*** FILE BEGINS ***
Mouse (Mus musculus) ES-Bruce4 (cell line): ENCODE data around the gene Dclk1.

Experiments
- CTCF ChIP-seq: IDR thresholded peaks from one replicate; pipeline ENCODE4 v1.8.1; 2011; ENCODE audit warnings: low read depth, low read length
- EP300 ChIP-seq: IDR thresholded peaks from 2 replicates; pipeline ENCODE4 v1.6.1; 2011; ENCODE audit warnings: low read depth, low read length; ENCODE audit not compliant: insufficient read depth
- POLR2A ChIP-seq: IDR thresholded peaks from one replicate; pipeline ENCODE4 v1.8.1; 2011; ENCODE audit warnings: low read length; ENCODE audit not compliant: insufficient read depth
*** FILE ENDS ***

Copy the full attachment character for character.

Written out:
Mouse (Mus musculus) ES-Bruce4 (cell line): ENCODE data around the gene Dclk1.

Experiments
- CTCF ChIP-seq: IDR thresholded peaks from one replicate; pipeline ENCODE4 v1.8.1; 2011; ENCODE audit warnings: low read depth, low read length
- EP300 ChIP-seq: IDR thresholded peaks from 2 replicates; pipeline ENCODE4 v1.6.1; 2011; ENCODE audit warnings: low read depth, low read length; ENCODE audit not compliant: insufficient read depth
- POLR2A ChIP-seq: IDR thresholded peaks from one replicate; pipeline ENCODE4 v1.8.1; 2011; ENCODE audit warnings: low read length; ENCODE audit not compliant: insufficient read depth